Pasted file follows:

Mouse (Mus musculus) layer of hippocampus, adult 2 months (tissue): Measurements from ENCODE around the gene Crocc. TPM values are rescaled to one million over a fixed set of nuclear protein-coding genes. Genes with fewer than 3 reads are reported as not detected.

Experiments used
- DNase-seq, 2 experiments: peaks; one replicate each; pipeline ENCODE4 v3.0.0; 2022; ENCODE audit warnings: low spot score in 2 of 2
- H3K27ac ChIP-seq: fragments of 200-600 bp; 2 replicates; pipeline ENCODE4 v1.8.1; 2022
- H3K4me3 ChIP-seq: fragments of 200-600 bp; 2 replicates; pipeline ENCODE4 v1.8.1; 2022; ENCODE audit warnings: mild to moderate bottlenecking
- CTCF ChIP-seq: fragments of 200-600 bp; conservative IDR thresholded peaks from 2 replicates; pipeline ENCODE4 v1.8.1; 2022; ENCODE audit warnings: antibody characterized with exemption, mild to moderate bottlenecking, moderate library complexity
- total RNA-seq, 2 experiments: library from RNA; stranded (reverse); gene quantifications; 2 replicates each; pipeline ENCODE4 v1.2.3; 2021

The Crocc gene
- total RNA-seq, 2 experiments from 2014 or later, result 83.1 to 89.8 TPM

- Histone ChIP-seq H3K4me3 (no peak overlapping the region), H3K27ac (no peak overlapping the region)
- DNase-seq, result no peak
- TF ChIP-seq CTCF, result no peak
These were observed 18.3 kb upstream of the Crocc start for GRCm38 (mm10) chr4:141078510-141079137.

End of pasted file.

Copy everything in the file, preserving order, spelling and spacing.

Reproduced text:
Mouse (Mus musculus) layer of hippocampus, adult 2 months (tissue): Measurements from ENCODE around the gene Crocc. TPM values are rescaled to one million over a fixed set of nuclear protein-coding genes. Genes with fewer than 3 reads are reported as not detected.

Experiments used
- DNase-seq, 2 experiments: peaks; one replicate each; pipeline ENCODE4 v3.0.0; 2022; ENCODE audit warnings: low spot score in 2 of 2
- H3K27ac ChIP-seq: fragments of 200-600 bp; 2 replicates; pipeline ENCODE4 v1.8.1; 2022
- H3K4me3 ChIP-seq: fragments of 200-600 bp; 2 replicates; pipeline ENCODE4 v1.8.1; 2022; ENCODE audit warnings: mild to moderate bottlenecking
- CTCF ChIP-seq: fragments of 200-600 bp; conservative IDR thresholded peaks from 2 replicates; pipeline ENCODE4 v1.8.1; 2022; ENCODE audit warnings: antibody characterized with exemption, mild to moderate bottlenecking, moderate library complexity
- total RNA-seq, 2 experiments: library from RNA; stranded (reverse); gene quantifications; 2 replicates each; pipeline ENCODE4 v1.2.3; 2021

The Crocc gene
- total RNA-seq, 2 experiments from 2014 or later, result 83.1 to 89.8 TPM

- Histone ChIP-seq H3K4me3 (no peak overlapping the region), H3K27ac (no peak overlapping the region)
- DNase-seq, result no peak
- TF ChIP-seq CTCF, result no peak
These were observed 18.3 kb upstream of the Crocc start for GRCm38 (mm10) chr4:141078510-141079137.